The prime minister is standing by her decision to allow MP Meka Whaitiri to remain in Parliament after a report into her altercation with a press secretary was released yesterday.
The redacted final report into the incident finds it "probable" that Ms Whaitiri left bruising on the staff member.
Ms Whaitiri was stripped of her ministerial responsibilities after Prime Minister Jacinda Ardern lost confidence in her over an altercation with her press secretary at an event in Gisborne in late August.
The report, which was publicly released yesterday, found it was "more likely than not" that the unnamed employee was left with the bruise after being grabbed by Ms Whaitiri.
After an event in Auckland yesterday, Ms Ardern said she stood by her decision to allow Ms Whaitiri to remain in Parliament.
"Obviously I had the report in front of me when I made the decision. I was simply waiting for there to be a version that we could release publicly to protect the privacy of those involved.
"That's been done now, and my decision obviously stands."
The report finds it was probable that the employee's version of events was more likely than the minister's, and that Ms Whaitiri raised her voice at the employee outside the Gisborne venue where the event occurred.
For privacy reasons, the redacted report refers to Ms Whaitiri's press secretary as "Employee A".
"After giving careful consideration to this matter, it is my view that the explanation provided to me by Employee A is a more probable explanation as to what happened than the explanation provided to me by the Minister," investigation lead David Patten said.
"That is, rather than the encounter between the two of them in the foyer being a face to face encounter as described to me by the minister, the minister in fact approached Employee A from slightly behind and grabbed Employee A by the arm."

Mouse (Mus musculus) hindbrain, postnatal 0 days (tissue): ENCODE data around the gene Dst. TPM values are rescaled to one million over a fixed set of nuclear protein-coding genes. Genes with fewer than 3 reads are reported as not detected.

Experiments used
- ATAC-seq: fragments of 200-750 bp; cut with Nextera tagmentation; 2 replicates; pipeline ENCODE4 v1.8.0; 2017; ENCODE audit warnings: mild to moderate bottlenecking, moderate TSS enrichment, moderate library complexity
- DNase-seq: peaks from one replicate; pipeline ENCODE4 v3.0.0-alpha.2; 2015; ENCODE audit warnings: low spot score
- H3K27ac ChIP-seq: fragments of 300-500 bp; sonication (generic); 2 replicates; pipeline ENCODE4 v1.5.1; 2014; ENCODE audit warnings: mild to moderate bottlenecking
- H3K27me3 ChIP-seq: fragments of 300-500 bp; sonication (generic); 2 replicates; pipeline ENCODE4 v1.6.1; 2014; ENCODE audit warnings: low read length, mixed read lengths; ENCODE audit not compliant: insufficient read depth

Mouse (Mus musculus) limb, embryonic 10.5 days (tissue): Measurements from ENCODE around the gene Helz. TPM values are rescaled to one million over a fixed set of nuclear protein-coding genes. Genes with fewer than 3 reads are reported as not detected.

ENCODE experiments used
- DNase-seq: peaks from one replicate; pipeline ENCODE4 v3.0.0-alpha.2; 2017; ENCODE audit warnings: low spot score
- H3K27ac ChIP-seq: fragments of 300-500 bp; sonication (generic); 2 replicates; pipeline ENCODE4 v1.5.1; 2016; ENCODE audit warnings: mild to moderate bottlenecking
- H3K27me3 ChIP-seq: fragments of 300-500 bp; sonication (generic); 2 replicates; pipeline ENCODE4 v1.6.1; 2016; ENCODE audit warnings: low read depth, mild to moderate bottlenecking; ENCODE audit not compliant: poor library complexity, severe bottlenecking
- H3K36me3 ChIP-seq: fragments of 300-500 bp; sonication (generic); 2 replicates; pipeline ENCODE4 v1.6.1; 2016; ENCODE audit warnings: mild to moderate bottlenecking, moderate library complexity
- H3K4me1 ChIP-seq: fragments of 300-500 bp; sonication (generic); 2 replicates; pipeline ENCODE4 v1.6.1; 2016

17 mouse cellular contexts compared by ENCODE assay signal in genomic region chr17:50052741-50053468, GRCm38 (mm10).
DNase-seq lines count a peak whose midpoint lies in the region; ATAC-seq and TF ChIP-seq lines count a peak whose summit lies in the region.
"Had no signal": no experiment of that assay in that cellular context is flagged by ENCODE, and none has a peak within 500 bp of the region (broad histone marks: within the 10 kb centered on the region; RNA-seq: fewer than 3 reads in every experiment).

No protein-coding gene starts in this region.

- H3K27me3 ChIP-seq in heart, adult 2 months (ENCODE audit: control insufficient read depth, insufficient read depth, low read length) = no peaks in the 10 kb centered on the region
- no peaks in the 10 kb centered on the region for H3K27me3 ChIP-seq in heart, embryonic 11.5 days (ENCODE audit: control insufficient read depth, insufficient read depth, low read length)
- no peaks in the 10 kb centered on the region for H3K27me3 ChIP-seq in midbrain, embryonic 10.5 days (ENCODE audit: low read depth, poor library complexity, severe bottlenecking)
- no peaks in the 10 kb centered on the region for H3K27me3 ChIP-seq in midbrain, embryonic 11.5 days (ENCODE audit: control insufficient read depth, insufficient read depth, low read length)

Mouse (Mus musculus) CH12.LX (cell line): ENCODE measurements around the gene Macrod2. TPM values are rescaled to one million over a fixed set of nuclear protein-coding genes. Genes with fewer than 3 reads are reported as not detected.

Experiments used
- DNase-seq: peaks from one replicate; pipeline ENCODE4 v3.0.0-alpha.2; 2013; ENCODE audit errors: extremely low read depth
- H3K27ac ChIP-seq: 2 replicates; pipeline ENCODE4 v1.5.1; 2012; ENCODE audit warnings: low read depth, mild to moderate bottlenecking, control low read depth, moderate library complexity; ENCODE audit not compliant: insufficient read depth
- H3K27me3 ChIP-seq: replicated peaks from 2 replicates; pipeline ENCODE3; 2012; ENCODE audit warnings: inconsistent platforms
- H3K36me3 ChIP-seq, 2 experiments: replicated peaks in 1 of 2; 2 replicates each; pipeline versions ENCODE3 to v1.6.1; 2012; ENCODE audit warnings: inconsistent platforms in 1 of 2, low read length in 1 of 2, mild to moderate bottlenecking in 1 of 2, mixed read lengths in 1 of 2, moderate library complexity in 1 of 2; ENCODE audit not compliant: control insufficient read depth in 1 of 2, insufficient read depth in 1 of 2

The report goes on to detail a series of interviews between Mr Patten and Ms Whaitiri, her press secretary, and another employee who is understood to be Leah Haines from the prime minister's office, who also attended the hui in Gisborne on 27 August.
Mr Patten found the allegation that Ms Whaitiri had dragged her press secretary from the foyer of the buildings outside to be incorrect, however the pair did go outside and Ms Whaitiri did raise her voice.
"She grabbed me by the arm and pulled me outside and said she needed to talk to me and when we were outside she raised her voice," the transcript of Mr Patten's original interview with the press secretary said.
"I wouldn't say 'yelled' but she did raise her voice to me and asked me if I knew what I was doing in my job. And did I realise I'd missed a media opportunity and that that was embarrassing to her because it was her electorate and she should have been in that camera shot."
Throughout the report, Ms Whaitiri continually denied ever touching her press secretary, and disputed the allegation she came up behind her unexpectedly.